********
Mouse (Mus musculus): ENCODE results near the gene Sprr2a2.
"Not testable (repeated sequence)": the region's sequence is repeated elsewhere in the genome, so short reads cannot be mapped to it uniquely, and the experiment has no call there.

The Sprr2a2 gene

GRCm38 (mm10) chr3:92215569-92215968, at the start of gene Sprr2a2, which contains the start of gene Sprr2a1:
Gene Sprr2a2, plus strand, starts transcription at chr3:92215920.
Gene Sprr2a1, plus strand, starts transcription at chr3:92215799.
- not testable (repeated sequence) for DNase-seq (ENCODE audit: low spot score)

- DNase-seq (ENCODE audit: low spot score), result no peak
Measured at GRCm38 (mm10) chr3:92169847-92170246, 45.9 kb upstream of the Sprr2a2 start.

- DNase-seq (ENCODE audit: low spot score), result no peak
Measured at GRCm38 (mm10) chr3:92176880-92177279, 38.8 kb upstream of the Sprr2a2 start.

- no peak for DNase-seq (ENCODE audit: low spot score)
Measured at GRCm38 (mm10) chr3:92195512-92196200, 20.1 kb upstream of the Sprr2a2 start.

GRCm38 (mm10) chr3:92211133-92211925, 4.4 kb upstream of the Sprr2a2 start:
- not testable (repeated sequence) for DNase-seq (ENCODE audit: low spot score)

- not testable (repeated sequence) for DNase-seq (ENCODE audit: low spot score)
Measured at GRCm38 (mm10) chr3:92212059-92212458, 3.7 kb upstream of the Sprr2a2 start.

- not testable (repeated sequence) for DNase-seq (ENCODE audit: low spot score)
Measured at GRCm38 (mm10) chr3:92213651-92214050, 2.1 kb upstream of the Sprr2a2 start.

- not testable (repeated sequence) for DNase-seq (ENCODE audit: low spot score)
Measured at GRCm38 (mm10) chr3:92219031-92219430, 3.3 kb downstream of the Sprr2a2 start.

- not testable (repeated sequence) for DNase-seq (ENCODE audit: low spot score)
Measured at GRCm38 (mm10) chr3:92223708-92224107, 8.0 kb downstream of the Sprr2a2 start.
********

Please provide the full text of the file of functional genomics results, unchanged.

Mouse (Mus musculus): ENCODE results near the gene Sprr2a2.
"Not testable (repeated sequence)": the region's sequence is repeated elsewhere in the genome, so short reads cannot be mapped to it uniquely, and the experiment has no call there.

The Sprr2a2 gene

GRCm38 (mm10) chr3:92215569-92215968, at the start of gene Sprr2a2, which contains the start of gene Sprr2a1:
Gene Sprr2a2, plus strand, starts transcription at chr3:92215920.
Gene Sprr2a1, plus strand, starts transcription at chr3:92215799.
- not testable (repeated sequence) for DNase-seq (ENCODE audit: low spot score)

- DNase-seq (ENCODE audit: low spot score), result no peak
Measured at GRCm38 (mm10) chr3:92169847-92170246, 45.9 kb upstream of the Sprr2a2 start.

- DNase-seq (ENCODE audit: low spot score), result no peak
Measured at GRCm38 (mm10) chr3:92176880-92177279, 38.8 kb upstream of the Sprr2a2 start.

- no peak for DNase-seq (ENCODE audit: low spot score)
Measured at GRCm38 (mm10) chr3:92195512-92196200, 20.1 kb upstream of the Sprr2a2 start.

GRCm38 (mm10) chr3:92211133-92211925, 4.4 kb upstream of the Sprr2a2 start:
- not testable (repeated sequence) for DNase-seq (ENCODE audit: low spot score)

- not testable (repeated sequence) for DNase-seq (ENCODE audit: low spot score)
Measured at GRCm38 (mm10) chr3:92212059-92212458, 3.7 kb upstream of the Sprr2a2 start.

- not testable (repeated sequence) for DNase-seq (ENCODE audit: low spot score)
Measured at GRCm38 (mm10) chr3:92213651-92214050, 2.1 kb upstream of the Sprr2a2 start.

- not testable (repeated sequence) for DNase-seq (ENCODE audit: low spot score)
Measured at GRCm38 (mm10) chr3:92219031-92219430, 3.3 kb downstream of the Sprr2a2 start.

- not testable (repeated sequence) for DNase-seq (ENCODE audit: low spot score)
Measured at GRCm38 (mm10) chr3:92223708-92224107, 8.0 kb downstream of the Sprr2a2 start.